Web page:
An activity will be plotted into this quadrant if you are very good at it but its outputs are not particularly important to the success of the value proposition. In such a situation you could consider selling off that part of your company, together with its processes and systems, to another entity for which the activity is core. You could even negotiate a deal whereby you sell the business and then buy back the services – it may not be important to you but it is probably still something that you need to have done. What it does mean is that in an environment of scarce resource, you don’t need to do it yourself. This type of sale and buy-back construct is one that is particularly popular, especially to smaller organizations that need critical mass, or start-ups that are backed by venture capitalists and keen to kick-start a business around their acquisition. By contracting to become a customer of the entity you are providing an important revenue stream that can have a significant impact on the sale price you receive.
If you look now at the right hand side of the diagram – things that have been plotted in these two quadrants are very important to your business.
If something is plotted into this quadrant then you are recognizing that you aren’t very good at the activity but it is critical to your proposition. In such a situation, it is important to improve your performance and you can do this either alone or with someone to help you. For example, you could invest in the activity – buying skills, processes, tools, systems, etc and really boost your in-house capability. Alternatively, you could look to collaborate with a company that is already very good at doing it. In this scenario you might still want to outsource the activity, but you will want to select your provider very carefully, ensure that you are strategically aligned, incentivize them appropriately and manage them closely – because their success and yours will be inextricably linked.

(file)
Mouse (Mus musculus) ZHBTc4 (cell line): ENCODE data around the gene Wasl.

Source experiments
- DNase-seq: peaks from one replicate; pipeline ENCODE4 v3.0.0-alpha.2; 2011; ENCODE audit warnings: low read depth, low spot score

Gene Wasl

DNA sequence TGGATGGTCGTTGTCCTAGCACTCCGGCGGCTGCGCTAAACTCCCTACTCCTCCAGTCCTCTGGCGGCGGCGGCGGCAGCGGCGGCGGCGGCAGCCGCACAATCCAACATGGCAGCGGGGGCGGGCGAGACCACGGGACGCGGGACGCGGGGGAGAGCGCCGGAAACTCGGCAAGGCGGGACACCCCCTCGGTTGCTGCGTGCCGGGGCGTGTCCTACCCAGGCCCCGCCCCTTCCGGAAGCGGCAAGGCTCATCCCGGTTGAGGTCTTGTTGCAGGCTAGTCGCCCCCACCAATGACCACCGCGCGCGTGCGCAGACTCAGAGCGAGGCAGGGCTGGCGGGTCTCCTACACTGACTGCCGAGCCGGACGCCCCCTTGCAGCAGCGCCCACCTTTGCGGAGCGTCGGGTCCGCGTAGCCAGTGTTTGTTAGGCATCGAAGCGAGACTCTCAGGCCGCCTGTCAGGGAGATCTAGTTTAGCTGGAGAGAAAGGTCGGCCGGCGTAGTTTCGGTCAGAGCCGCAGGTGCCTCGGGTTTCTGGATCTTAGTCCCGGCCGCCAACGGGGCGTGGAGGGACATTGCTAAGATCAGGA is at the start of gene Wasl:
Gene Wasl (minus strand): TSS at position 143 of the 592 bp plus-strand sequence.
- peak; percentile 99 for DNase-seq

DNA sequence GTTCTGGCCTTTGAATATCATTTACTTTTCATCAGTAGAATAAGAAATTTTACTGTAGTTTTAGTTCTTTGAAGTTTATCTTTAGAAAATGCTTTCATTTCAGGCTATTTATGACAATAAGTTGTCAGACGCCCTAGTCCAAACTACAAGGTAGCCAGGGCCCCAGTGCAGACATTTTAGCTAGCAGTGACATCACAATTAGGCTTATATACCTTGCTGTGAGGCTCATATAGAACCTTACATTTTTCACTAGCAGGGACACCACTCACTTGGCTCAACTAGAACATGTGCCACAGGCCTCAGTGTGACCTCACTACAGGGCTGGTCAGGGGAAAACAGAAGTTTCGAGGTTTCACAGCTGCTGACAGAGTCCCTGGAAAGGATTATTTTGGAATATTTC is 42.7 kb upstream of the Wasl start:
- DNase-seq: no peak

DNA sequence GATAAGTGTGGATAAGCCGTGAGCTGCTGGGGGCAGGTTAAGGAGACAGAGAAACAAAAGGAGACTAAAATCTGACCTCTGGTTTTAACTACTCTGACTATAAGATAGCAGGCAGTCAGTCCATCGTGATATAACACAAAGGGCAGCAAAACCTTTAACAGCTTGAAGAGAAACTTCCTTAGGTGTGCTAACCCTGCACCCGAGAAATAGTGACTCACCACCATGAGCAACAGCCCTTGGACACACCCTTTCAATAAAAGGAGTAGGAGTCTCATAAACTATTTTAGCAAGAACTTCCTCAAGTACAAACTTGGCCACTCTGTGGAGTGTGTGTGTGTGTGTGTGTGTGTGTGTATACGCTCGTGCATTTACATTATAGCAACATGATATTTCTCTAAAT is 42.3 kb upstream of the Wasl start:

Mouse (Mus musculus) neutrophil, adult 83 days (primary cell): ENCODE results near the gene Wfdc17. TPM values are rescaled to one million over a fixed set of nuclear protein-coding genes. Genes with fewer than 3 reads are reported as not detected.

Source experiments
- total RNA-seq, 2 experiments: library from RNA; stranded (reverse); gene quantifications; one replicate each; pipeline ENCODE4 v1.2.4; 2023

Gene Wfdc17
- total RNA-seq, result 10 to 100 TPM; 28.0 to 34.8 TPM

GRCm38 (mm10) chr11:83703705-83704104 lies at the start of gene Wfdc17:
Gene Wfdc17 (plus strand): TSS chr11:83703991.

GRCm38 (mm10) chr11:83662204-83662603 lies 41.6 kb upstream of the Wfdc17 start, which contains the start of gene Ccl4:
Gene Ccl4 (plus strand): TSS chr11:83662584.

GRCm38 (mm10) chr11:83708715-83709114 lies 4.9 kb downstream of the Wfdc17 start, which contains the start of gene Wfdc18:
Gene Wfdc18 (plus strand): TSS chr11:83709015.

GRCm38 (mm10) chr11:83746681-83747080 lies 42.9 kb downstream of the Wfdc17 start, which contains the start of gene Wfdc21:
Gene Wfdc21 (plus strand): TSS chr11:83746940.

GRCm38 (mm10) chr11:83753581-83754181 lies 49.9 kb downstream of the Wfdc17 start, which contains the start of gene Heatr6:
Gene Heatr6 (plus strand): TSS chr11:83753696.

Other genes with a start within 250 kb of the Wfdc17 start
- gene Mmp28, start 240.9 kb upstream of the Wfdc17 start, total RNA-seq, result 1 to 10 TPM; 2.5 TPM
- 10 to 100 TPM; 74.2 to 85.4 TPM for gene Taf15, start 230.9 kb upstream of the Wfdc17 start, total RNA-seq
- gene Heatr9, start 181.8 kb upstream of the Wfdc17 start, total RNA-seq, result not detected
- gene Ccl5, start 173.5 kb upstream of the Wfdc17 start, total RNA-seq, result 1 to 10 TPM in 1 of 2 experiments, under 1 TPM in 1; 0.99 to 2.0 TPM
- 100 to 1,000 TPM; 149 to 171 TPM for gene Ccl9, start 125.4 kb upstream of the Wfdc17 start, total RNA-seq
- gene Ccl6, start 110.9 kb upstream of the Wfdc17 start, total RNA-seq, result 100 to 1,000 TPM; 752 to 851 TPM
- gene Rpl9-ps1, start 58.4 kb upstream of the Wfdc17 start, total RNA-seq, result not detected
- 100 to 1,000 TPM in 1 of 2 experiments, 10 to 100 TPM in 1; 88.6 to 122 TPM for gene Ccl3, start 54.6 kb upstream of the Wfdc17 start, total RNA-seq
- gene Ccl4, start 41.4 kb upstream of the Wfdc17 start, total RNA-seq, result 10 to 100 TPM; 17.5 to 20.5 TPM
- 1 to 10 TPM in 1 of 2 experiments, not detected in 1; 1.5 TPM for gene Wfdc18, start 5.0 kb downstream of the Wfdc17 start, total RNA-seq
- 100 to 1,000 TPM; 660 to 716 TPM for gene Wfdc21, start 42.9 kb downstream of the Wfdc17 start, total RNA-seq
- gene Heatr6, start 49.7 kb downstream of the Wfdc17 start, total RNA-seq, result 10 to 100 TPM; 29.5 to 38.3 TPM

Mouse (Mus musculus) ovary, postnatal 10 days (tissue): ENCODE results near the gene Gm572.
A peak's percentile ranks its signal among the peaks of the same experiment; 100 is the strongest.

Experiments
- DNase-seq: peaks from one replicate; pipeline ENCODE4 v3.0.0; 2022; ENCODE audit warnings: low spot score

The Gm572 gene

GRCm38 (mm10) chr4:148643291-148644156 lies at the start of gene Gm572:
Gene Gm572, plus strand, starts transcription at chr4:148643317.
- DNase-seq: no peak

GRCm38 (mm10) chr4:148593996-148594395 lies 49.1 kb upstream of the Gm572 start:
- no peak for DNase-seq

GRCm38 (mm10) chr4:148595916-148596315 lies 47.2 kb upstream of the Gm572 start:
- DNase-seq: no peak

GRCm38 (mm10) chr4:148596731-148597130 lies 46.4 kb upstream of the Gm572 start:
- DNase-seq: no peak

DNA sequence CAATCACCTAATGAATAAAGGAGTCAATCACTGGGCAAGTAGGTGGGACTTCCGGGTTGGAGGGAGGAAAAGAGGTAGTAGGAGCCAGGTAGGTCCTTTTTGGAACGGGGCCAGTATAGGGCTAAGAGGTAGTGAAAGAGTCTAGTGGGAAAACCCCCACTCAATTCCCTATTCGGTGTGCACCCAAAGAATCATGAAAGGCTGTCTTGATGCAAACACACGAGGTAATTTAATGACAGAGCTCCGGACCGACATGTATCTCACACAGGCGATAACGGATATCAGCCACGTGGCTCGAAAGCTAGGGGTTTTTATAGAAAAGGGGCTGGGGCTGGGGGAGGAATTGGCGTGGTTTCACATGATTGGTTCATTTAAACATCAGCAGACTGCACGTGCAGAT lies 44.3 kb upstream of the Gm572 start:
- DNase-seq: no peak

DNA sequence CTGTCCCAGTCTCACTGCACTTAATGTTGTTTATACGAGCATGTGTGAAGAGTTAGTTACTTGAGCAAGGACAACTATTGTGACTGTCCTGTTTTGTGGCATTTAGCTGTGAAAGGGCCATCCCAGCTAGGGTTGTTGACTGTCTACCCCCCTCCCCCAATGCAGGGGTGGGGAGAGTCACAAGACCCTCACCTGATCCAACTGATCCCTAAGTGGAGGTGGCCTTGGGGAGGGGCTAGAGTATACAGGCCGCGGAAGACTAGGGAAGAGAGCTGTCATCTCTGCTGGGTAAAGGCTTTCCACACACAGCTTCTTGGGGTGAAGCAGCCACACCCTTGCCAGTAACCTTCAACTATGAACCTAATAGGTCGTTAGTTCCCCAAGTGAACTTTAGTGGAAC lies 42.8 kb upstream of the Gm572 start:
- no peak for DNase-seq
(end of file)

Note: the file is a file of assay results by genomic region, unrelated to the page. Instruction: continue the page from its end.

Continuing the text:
If an activity is plotted into this quadrant, congratulations are in order. What you are saying here is that the activity is both important to you and something you are already very good at. Therefore I suggest that you will want to do nothing other than continue to invest appropriately in the activity to ensure that you remain in this strong position. After all, the activities in this quadrant are important to your success and they are things that you excel in, and as such you should nurture and relish them.
Once you have plotted things onto this diagram, you will have a clear understanding of what activities you are good at and which ones are important to your success. For activities that plot into three of the four quadrants, you might consider getting suppliers to help you, either through outsourcing, collaboration or sale and buy-back arrangements. I say that you ‘might consider’ doing this because actually your options are going to be influenced by the capability and willingness of the supply market to help you. There is little point in outsourcing an activity to a third party if it is going to be more expensive and of poorer quality than in-house provision.